Huljich family sell quarter of Pushpay stake for $123.8m; US markets up on better-than-forecast US bank results; UK orders Huawei gear purged from 5G rollout 2027

Better than expected: US markets are closing modestly firmer this morning after America’s biggest banks reported slumps in profits and forecast bad debts linked to the Covid-19 crisis, but they were better than analysts had forecast and some are doing well from buoyant financial market trading on expectations of massive central bank support. 

Trading profits: JPMorgan Chase, America’s largest bank, reported a 51 percent fall in second-quarter profits as provisions for credit losses spiked and the shape of the recovery became increasingly uncertain. Although JPMorgan’s business banking division is down sharply, its trading division is thriving as a result of the market recovery.

No go: Wells Fargo has warned it will likely slash its coveted dividend by 80 percent. The poor results were driven by soaring expenses linked to recent scandals within the bank and increased credit costs as the bank prepared for tough times ahead.


No fly: In another sign the resumption of international travel is increasingly precarious, Qantas has cancelled nearly all its international flights (except to NZ) until March of 2021, as the coronavirus pandemic continues to batter air travel.

No Huawei: Prime Minister Boris Johnson ordered overnight that Huawei equipment be purged completely from Britain’s 5G network by the end of 2027. (Reuters) The move will be closely watched by our GCSB, given New Zealand is one of the ‘Five Eyes’ intelligence partners and has relied on British expertise for advice on Huawei, which America has argued is beholden to China’s Government.

Cashing in: Shares in Pushpay Holdings ended their recent dream run yesterday after it was announced that cornerstone investors, the Huljich family, had sold a quarter of its shareholding in the company. The 14.4 million shares were sold on Monday for $123.8 million, or $8.60 per share – a 6.9 percent discount to the closing market price that day of $9.24. Pushpay shares fell sharply at the open in response to the news, ending the day down 8.4 percent at $8.46, having traded as low as $8.16 intraday. It’s shares are up more than 110 percent year-to-date.

Pandemic success story: The donations software developer, which focuses on America’s evangelical churches, has enjoyed significant success during the pandemic due to US church buildings being closed requiring faith communities to use online platforms to attend services and to make donations. Pushpay has estimated it’s pre-tax earnings for the year to March 2021 will be between US$50 million and US$54 million.

Staying in: The Huljich family said the outlook for the company “remained positive”. Peter Huljich will stay on the Pushpay board and the family said they would continue to be the company’s largest shareholder with a combined 15 percent stake.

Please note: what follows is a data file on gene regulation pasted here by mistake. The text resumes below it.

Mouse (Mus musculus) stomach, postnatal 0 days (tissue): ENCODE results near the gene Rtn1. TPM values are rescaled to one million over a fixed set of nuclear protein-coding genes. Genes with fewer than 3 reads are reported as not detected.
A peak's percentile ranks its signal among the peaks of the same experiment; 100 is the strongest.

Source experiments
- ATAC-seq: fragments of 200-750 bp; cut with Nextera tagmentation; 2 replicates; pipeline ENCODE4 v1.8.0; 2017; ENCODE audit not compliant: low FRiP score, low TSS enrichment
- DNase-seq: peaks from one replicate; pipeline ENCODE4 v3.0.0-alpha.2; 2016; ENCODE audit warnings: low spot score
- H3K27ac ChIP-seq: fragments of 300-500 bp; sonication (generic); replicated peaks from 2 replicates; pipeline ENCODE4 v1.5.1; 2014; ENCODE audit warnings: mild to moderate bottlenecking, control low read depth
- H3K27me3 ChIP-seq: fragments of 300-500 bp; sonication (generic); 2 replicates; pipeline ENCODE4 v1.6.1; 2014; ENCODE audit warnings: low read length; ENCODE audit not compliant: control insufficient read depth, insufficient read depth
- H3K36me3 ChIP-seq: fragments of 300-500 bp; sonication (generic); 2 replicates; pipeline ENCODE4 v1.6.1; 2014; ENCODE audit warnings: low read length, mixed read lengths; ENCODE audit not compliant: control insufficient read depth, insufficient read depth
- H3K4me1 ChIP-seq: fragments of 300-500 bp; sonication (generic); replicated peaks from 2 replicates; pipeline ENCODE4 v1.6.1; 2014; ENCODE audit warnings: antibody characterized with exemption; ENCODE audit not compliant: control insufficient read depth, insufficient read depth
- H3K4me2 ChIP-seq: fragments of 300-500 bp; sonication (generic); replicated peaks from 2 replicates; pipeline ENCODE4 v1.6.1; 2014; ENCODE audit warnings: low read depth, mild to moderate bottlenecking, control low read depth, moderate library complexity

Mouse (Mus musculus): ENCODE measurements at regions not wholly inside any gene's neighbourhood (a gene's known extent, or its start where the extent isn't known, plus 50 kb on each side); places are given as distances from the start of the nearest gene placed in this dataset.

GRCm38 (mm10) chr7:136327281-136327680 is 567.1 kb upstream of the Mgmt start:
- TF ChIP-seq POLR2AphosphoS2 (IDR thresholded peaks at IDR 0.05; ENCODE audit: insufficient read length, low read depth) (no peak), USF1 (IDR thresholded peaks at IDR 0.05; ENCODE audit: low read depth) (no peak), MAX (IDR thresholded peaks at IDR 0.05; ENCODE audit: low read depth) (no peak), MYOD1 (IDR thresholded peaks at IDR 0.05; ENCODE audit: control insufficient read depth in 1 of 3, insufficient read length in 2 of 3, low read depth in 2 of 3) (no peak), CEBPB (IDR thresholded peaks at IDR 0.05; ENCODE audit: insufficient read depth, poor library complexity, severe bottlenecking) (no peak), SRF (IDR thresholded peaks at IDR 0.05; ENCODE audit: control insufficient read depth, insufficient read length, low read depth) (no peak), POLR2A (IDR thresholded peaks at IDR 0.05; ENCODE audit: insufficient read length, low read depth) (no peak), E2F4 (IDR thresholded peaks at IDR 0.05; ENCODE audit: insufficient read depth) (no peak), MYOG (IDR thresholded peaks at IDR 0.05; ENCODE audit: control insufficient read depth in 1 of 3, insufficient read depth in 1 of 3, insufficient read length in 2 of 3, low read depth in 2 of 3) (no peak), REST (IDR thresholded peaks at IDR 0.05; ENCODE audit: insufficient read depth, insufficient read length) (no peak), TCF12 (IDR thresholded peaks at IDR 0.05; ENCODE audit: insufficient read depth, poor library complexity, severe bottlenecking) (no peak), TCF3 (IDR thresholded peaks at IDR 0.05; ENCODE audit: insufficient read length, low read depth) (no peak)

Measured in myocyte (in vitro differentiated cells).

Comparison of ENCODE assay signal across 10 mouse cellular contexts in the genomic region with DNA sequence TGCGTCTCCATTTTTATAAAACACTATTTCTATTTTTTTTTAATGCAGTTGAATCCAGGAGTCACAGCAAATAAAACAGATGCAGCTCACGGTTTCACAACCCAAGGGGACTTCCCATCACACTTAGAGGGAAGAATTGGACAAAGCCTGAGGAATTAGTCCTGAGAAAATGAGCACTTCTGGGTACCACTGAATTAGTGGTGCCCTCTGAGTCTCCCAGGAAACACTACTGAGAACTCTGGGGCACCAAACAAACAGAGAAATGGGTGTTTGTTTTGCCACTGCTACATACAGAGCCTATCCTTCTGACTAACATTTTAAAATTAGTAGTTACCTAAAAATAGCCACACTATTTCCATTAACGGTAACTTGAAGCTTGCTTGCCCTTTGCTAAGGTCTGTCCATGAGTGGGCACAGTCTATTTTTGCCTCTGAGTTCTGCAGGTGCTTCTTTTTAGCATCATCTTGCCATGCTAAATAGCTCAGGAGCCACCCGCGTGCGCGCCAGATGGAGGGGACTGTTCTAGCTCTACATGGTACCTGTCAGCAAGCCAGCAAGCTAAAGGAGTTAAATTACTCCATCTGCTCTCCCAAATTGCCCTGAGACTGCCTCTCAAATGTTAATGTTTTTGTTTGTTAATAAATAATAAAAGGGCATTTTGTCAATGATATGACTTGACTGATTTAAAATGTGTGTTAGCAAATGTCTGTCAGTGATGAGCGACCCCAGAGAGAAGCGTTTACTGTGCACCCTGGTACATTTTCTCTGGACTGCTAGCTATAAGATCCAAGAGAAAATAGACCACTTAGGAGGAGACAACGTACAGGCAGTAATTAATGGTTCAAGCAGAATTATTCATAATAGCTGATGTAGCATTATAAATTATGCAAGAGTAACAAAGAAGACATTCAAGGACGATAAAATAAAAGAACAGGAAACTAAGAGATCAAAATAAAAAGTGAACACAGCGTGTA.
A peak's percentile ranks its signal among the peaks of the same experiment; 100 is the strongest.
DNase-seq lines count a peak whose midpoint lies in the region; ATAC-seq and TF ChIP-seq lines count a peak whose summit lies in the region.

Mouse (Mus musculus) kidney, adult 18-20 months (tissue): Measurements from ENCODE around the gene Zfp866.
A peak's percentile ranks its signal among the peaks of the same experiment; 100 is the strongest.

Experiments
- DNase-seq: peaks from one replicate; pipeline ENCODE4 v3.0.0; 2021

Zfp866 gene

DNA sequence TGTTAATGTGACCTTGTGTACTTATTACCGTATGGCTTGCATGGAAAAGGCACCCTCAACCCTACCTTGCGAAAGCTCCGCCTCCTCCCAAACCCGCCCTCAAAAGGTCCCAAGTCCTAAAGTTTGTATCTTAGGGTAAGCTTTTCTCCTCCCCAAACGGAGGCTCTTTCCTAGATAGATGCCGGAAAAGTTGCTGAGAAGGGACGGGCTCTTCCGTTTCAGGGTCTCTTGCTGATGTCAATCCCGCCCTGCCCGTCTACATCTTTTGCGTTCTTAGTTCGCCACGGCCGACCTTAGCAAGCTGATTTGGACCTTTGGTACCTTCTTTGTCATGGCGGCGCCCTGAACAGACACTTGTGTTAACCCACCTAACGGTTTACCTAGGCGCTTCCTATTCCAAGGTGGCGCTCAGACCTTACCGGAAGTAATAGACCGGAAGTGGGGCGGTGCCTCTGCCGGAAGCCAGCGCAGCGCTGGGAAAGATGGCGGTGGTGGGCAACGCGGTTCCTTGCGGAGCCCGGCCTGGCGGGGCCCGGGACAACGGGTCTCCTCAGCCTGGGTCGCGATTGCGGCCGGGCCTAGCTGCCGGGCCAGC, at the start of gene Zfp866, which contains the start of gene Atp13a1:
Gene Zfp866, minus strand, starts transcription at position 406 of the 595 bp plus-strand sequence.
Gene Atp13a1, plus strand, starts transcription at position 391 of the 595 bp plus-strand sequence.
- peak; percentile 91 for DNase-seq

Property market upbeat: The housing market is showing no signs of negativity with sales volumes the highest for June in four years and prices nationally up 8.6 percent from a year earlier. The Real Estate Institute’s latest data show 6,625 houses were sold in June, up 7.1 percent from a year earlier and up more than 60 percent from May when the lockdown was in place. The market was helped by a 19.7 percent jump in new listings of houses available for sale.

Prices trending higher: The institute’s house price index, excluding Auckland, was up 9.5 percent from June last year and reached new highs through the central North Island, where annual price increases reached as high as 19.4 percent for Manawatu/Whanganui, and on the West Coast and upper South Island. Compared with May, prices nationally were up 0.9 percent and by the same degree in Auckland.

Speed bumps possible: NZIER CEO Bindi Norwell said while the figures were encouraging, the medium term could present a few challenges for the market. “We’ve said it before and it’s important to say it again; this may well be a post-lockdown peak in activity levels. There are concerns that, with the wage subsidies and mortgage holidays ending and an election in September, there may be a potential trough in activity levels in the coming months.”

Loan demand weakens: The Reserve Bank has reported a mixed level of demand for bank lending facilities in the six months ended June, much of it impacted by the coronavirus lockdown. Not surprisingly, demand for residential mortgages and personal loans contracted more than banks’ willingness to provide them, while demand for capital spending loans from business also shrank. However, demand for working capital loans and stand-by facilities rose. Commercial property loans also contracted more than banks’ willingness to lend and banks expect these conditions will continue through to the end of this year, the Reserve Bank said.